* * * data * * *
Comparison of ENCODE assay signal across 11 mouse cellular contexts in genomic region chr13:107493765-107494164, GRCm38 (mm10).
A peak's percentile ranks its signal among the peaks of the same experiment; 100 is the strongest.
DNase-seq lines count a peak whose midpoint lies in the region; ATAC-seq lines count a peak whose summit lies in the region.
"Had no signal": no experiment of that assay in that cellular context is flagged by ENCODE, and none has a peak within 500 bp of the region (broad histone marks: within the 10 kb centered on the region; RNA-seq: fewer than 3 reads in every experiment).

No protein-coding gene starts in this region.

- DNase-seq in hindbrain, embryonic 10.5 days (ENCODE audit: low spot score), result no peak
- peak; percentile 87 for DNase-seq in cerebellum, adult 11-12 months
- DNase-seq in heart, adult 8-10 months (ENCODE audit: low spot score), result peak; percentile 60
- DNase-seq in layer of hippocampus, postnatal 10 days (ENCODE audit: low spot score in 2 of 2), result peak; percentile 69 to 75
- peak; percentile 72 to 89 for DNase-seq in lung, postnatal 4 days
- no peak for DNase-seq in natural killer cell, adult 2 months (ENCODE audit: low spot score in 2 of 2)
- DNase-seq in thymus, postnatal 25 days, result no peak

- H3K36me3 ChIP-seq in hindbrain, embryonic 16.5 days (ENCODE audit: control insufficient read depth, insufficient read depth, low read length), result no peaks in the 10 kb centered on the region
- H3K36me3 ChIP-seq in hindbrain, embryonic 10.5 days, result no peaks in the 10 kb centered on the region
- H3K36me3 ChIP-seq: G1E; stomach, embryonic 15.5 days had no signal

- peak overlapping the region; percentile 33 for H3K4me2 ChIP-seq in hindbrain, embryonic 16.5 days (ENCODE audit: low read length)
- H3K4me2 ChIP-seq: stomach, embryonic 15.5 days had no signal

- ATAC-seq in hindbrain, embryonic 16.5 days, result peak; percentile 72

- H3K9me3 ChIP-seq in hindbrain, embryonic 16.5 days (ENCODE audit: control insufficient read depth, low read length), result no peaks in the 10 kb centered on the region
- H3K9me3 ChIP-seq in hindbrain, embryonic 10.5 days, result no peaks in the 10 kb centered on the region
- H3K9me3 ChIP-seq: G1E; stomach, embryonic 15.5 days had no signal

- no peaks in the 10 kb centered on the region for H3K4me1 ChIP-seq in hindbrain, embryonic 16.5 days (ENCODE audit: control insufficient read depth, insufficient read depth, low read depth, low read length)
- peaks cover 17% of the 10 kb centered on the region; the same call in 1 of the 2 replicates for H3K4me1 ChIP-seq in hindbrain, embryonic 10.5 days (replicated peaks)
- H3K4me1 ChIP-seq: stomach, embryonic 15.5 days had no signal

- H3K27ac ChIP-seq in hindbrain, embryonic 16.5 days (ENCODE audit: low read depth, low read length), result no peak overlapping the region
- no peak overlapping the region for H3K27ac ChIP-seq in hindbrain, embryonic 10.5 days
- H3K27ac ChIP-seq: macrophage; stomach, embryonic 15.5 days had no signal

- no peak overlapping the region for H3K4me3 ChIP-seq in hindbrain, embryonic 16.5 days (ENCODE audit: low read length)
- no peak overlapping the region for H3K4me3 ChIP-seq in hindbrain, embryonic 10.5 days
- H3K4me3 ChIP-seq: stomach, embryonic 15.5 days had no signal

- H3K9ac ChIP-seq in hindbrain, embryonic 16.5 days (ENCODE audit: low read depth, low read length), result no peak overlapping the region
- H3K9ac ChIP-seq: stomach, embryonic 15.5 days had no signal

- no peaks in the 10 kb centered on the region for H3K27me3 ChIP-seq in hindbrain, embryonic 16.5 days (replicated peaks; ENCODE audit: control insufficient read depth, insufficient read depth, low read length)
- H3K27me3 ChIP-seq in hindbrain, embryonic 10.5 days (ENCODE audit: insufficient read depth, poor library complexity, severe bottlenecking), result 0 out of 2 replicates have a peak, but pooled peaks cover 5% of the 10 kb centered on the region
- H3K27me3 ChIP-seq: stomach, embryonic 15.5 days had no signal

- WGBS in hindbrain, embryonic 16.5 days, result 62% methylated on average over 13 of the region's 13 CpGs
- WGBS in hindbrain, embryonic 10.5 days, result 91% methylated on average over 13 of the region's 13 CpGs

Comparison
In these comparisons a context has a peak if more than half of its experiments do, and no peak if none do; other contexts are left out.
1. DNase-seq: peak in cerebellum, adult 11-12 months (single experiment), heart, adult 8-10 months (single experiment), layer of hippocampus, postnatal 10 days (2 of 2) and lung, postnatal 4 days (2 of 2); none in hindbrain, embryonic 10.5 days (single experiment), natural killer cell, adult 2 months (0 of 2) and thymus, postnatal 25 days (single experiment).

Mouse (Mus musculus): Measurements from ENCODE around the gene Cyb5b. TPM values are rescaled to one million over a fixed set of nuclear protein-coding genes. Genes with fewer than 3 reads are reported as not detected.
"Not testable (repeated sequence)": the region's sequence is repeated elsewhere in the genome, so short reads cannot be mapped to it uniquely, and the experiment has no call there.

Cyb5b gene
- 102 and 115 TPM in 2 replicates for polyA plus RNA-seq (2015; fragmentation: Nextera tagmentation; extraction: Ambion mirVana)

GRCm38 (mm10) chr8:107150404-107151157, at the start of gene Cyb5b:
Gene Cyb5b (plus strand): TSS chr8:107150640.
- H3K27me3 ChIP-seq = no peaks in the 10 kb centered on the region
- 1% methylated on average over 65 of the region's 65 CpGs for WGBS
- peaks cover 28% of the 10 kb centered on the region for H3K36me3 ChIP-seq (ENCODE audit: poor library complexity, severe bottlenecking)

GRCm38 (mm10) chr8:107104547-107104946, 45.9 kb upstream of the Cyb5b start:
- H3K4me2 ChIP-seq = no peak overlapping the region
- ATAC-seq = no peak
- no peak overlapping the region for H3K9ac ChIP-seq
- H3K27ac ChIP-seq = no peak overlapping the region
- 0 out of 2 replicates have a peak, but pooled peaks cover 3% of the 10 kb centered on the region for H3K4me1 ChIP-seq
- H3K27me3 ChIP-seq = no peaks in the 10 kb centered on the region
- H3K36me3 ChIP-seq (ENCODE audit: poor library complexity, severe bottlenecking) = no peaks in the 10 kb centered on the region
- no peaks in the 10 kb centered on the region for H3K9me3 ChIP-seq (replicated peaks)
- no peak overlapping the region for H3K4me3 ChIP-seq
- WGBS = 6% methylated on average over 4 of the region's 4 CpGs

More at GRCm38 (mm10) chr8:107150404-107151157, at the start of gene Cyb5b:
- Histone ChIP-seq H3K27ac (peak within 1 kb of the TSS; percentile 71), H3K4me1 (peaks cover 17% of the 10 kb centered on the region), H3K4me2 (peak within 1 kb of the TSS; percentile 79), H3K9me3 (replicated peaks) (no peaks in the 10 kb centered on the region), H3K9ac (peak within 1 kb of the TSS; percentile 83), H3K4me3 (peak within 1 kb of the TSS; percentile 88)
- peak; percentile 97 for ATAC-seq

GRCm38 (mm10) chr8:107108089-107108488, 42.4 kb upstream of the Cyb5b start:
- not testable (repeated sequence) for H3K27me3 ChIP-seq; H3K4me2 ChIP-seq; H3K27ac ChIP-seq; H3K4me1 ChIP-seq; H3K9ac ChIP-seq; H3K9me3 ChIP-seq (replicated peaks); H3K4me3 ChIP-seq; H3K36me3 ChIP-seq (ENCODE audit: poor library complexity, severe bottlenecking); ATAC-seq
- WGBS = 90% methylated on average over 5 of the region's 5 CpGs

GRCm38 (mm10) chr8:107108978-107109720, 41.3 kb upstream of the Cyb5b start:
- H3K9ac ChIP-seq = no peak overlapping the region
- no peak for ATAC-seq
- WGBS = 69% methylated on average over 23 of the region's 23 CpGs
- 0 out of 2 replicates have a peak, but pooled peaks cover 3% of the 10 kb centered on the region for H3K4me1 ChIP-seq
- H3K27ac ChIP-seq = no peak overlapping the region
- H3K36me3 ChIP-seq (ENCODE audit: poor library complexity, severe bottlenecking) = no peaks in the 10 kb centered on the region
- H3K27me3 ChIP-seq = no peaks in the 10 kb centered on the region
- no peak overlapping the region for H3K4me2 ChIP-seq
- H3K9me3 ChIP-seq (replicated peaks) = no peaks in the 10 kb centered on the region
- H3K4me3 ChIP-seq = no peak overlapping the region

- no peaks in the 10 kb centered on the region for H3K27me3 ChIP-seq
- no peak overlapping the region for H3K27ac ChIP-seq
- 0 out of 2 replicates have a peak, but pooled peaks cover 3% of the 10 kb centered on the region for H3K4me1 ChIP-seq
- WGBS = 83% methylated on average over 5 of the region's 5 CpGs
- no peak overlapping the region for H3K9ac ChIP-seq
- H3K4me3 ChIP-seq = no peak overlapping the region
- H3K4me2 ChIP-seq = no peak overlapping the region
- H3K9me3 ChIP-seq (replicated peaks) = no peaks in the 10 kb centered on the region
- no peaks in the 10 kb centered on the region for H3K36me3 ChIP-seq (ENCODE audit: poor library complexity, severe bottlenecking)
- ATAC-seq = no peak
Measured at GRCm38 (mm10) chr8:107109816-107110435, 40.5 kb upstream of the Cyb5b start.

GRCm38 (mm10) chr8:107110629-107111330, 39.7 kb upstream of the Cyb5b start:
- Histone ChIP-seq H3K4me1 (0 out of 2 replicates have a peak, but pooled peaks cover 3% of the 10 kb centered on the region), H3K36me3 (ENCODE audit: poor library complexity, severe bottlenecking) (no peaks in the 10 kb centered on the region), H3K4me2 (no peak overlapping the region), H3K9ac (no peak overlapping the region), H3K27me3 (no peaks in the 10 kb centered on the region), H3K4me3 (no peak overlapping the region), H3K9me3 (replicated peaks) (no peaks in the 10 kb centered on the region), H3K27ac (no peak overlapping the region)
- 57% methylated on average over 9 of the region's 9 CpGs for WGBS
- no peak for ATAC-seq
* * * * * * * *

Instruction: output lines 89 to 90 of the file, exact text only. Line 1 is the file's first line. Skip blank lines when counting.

GRCm38 (mm10) chr8:107110629-107111330, 39.7 kb upstream of the Cyb5b start:
- Histone ChIP-seq H3K4me1 (0 out of 2 replicates have a peak, but pooled peaks cover 3% of the 10 kb centered on the region), H3K36me3 (ENCODE audit: poor library complexity, severe bottlenecking) (no peaks in the 10 kb centered on the region), H3K4me2 (no peak overlapping the region), H3K9ac (no peak overlapping the region), H3K27me3 (no peaks in the 10 kb centered on the region), H3K4me3 (no peak overlapping the region), H3K9me3 (replicated peaks) (no peaks in the 10 kb centered on the region), H3K27ac (no peak overlapping the region)